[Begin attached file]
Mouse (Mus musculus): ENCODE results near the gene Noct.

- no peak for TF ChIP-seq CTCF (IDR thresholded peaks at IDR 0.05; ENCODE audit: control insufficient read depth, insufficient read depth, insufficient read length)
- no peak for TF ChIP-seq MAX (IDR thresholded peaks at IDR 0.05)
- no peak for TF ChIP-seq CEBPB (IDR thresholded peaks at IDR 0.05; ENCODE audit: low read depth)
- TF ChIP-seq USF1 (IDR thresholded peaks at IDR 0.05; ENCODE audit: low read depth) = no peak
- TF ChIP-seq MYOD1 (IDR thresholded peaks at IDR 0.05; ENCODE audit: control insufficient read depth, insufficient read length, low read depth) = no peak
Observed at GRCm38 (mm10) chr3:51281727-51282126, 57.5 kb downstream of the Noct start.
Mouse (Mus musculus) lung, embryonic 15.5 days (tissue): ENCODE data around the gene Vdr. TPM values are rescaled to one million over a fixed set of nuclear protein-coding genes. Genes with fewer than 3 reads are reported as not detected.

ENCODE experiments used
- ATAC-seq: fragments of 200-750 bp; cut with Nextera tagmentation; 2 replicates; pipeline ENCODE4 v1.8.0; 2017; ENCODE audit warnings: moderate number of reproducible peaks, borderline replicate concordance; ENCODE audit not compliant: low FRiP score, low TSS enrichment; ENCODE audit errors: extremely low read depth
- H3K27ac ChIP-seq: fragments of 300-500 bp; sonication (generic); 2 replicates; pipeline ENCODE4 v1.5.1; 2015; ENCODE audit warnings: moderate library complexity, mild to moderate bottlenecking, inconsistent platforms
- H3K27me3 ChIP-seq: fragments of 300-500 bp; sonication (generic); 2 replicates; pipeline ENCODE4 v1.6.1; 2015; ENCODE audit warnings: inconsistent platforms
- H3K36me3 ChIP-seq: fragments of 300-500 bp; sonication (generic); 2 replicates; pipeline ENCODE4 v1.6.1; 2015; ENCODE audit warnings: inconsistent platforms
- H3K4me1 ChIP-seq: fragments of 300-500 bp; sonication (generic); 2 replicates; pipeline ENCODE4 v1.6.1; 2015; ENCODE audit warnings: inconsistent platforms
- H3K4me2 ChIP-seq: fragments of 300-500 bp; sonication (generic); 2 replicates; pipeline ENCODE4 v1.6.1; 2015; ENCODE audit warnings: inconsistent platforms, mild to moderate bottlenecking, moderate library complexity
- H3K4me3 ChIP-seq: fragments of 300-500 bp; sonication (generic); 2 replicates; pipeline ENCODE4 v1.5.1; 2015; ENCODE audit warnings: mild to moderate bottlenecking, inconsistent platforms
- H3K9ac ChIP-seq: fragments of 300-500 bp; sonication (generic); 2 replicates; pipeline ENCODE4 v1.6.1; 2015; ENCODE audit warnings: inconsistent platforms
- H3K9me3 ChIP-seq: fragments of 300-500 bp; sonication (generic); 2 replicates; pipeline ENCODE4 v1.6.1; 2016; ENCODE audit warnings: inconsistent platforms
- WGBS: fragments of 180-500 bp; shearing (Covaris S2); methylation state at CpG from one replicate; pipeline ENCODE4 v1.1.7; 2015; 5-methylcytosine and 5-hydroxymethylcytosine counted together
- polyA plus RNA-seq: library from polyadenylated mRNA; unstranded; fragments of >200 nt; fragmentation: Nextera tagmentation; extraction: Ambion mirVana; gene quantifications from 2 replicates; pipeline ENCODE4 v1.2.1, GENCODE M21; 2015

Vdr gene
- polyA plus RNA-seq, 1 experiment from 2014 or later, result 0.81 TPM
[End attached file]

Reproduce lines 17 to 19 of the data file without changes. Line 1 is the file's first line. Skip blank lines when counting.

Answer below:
- H3K9ac ChIP-seq: fragments of 300-500 bp; sonication (generic); 2 replicates; pipeline ENCODE4 v1.6.1; 2015; ENCODE audit warnings: inconsistent platforms
- H3K9me3 ChIP-seq: fragments of 300-500 bp; sonication (generic); 2 replicates; pipeline ENCODE4 v1.6.1; 2016; ENCODE audit warnings: inconsistent platforms
- WGBS: fragments of 180-500 bp; shearing (Covaris S2); methylation state at CpG from one replicate; pipeline ENCODE4 v1.1.7; 2015; 5-methylcytosine and 5-hydroxymethylcytosine counted together